I’ve recently decided to allow myself to be enthusiastic about the things I’m enthusiastic about. I’ve gone back to my favourite things: reading and listening to music. I’ve read so many good books recently. Everything I’ve read has been brilliant, and it’s made me happy.
If you’re enthusiastic about something, BE enthusiastic about it, dammit. Don’t try to be ‘cool’ about it. If you’ve got a raging hard on for a particular book, then don’t try to hide it. Find people you can share it with. That’s what the internet is for.
Holy shit, I did not think that metaphor through properly. DO NOT GET YOUR DICK OUT ON THE INTERNET, GUYS.
I suppose this is really a long-winded way of saying that I’ve been re-reading children’s books but you’re not allowed to judge me because I said so. His Dark Materials, if you’re interested.
Re-reading the books was really interesting to me. It’s probably the first time I’ve read them since I was maybe 13, and it’s fascinating to revisit them. Not because what I get from them has changed drastically, because it hasn’t, but because I can see how much they shaped who I actually am. They also say things about my childhood that I don’t think I really knew at the time. I mean, I was reading a series in which one of the main goals is to wage war on and kill God. I didn’t even think this was weird. I literally didn’t think about it one way or the other. It wasn’t even an issue.
I absolutely love how I was brought up in regard to religion. It was never an issue. I knew we weren’t practising Christians, but I knew literally nothing else. I knew a little about scripture, I knew about the values and beliefs held by Christians. Hell, I approved of them – still do, when they’re actually held. I’m all for good feeling and good will between ALL people. My questions about death were answered from a “Christian’s believe that…” point of view. I was never pressured into believing one thing or another – it literally wasn’t mentioned at all.
I never thought about my own atheism until I was taught, in RE, many years later, the terms Theist, Atheist, and Agnostic. That was literally the first I’d ever had to choose. Now, I self-identify as an Atheist, but I’m more likely to say ‘Agnostic’ when asked. Simply because I don’t want to be associated with some of the absolute dirt-bags who identify as such. I don’t want to hate someone because of their belief. Atheists who hate on Theists are just as abhorrent to me as Theists who villainise Atheists.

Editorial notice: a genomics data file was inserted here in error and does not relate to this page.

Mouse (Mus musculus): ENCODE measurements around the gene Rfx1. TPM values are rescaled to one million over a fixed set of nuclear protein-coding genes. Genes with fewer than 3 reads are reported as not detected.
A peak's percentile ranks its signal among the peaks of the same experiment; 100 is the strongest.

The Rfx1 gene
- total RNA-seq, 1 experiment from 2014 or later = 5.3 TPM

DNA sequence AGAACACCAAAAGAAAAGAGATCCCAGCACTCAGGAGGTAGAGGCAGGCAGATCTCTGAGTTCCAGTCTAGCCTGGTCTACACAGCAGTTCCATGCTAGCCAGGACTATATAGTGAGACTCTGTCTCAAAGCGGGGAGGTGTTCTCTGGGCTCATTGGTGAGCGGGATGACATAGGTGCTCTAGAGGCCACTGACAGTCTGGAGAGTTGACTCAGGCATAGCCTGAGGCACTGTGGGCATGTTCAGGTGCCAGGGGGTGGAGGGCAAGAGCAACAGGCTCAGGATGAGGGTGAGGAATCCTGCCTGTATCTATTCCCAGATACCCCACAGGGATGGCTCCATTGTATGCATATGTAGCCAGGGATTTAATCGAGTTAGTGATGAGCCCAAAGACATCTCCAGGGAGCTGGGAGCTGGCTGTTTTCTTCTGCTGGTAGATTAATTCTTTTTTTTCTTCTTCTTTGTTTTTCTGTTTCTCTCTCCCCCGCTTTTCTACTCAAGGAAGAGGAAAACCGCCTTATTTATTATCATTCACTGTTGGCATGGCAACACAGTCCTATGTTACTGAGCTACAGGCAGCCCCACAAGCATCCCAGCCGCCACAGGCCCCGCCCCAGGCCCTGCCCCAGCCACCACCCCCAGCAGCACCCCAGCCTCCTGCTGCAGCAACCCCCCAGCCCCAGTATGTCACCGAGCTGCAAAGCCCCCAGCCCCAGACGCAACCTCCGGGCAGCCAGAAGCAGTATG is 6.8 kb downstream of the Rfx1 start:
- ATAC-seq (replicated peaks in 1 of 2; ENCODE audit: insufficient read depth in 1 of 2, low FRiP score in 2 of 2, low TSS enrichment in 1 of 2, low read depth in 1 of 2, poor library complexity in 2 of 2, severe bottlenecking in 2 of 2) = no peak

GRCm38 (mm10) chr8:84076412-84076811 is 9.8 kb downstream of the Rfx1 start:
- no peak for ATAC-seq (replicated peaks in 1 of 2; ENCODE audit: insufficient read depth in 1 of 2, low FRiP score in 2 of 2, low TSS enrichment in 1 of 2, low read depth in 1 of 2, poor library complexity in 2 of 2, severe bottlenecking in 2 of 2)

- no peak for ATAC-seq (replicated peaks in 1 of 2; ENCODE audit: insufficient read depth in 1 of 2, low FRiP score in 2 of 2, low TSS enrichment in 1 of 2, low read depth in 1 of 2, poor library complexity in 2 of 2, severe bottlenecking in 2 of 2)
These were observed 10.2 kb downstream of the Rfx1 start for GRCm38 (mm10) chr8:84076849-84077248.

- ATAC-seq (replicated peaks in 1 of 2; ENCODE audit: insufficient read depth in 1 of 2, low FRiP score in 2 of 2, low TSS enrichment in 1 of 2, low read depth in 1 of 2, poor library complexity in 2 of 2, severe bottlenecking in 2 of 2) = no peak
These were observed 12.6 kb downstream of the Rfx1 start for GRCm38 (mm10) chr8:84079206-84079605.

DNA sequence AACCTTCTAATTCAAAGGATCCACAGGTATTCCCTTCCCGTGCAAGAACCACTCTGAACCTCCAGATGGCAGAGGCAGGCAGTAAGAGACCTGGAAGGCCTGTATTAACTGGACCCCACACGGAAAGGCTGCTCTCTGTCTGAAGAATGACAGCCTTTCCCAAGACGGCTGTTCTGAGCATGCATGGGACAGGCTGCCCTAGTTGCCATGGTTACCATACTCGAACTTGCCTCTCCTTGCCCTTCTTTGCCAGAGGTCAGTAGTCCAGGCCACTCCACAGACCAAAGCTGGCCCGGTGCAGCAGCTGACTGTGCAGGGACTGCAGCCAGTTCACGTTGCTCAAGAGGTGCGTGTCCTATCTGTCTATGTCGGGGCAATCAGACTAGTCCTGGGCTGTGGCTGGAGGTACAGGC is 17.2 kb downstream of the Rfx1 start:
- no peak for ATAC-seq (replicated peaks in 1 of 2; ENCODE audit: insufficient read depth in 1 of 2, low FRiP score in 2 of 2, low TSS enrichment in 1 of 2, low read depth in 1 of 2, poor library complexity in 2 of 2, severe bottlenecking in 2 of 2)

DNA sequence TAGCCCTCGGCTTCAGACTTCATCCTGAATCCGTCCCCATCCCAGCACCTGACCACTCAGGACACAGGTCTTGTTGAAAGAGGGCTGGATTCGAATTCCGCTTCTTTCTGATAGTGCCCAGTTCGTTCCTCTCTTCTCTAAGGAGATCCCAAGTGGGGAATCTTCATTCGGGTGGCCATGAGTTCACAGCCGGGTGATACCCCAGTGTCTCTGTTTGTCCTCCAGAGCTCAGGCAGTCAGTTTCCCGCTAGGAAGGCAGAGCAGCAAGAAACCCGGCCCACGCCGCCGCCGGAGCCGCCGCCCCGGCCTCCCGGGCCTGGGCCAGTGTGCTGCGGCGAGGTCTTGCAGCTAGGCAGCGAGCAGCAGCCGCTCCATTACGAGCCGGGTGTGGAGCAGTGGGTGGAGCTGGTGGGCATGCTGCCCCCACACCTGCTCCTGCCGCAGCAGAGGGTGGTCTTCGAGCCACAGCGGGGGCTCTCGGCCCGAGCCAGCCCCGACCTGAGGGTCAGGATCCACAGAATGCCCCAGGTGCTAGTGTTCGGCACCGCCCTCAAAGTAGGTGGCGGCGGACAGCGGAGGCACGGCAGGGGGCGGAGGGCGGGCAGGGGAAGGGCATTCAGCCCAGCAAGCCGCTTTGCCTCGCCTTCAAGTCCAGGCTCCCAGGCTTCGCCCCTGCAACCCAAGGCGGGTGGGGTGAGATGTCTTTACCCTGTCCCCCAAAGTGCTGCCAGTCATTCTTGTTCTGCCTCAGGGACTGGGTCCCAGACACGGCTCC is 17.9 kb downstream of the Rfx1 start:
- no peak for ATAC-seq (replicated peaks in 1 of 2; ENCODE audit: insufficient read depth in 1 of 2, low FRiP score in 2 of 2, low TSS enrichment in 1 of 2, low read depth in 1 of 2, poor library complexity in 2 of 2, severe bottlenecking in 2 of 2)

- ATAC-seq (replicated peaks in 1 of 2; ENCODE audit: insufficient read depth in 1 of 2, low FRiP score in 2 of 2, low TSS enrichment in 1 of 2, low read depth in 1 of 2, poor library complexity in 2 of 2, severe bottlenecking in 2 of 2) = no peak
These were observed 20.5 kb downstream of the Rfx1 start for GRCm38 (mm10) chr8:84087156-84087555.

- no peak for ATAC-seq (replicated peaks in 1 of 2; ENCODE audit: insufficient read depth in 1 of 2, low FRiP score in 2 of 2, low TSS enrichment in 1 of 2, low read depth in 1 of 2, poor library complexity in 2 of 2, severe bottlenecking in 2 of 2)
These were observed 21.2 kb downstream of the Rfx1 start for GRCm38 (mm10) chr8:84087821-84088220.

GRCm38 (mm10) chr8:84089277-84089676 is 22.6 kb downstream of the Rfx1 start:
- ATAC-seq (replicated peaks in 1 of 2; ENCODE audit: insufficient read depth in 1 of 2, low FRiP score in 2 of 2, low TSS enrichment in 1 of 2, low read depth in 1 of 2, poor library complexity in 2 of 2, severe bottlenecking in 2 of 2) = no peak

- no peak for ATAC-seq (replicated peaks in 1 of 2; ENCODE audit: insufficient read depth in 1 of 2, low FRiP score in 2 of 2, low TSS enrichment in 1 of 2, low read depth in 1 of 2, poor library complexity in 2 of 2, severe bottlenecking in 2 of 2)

I didn’t know until I was maybe 18 that my Dad hates religion – due to a cult-like group who had nearly convinced my Grandma to give up her home and her family many years before I was born. The fact that he has such strong feelings about it but was still able to absolutely allow me to come to my own conclusions is beautiful to me. I hope that, should I ever raise a child, I can do half as good a job as he and my mother managed with me.
I may have gone off topic here. I feel I was talking about enthusiasm. I read a lot of books. I read contemporary literature, I read classics. I also read unapologetic genre novels. Sci-Fi, Fantasty, Crime. Some of the best books I have ever read have been genre work. NEVER let someone shame you into thinking a book is less serious or less good because it has, I don’t know, Constable Space Dragon the fourth investigating the murder of an elf on board a space shuttle.
Sure, genre work can attract some of the strangest, most appalling writers available, but it can also be used to frame very, very deep thoughts. I’ve written about Tana French before. Some of my very, very favourite novels and yet, because they’re crime fiction, they’ll never get the same kind of recognition as ‘serious’ literature. Who decides a novel is ‘serious’, anyway? I love some serious novels, but they always seem to be about death, or depression, or other such cheerless, big subjects. Why can’t we have some wonder, too? I like wonder. Okay, so I’ve chosen the worst possible example in Tana French – her novels make me want to go out and hug a kitten, but whatever. We all know what I mean.
Basically, you know what you like. Allow yourself to like it FULLY. If you like something that has, dare I say it, a ‘fandom’? Fuck it. Have a look at it some time. Enthusiasm is contagious, and having your views validated by hundreds of strangers is just nice. It just is.
Go and look at http://markreads.net/reviews/ if you don’t believe me. The guy basically reads books/watches tv that basically EVERYONE else in the entire world but him has experienced. He then gets unapologetically excited about them forever. So it’s kind of a way of experiencing something for the first time again via proxy, along with an unbridled and infectious enthusiasm, all melded together with a view and a life story that is as interesting as it can be depressing. Basically, if something links to his life or his ideas, he will explain it, and talk about it. Very well, and very candidly, with some very good ideas.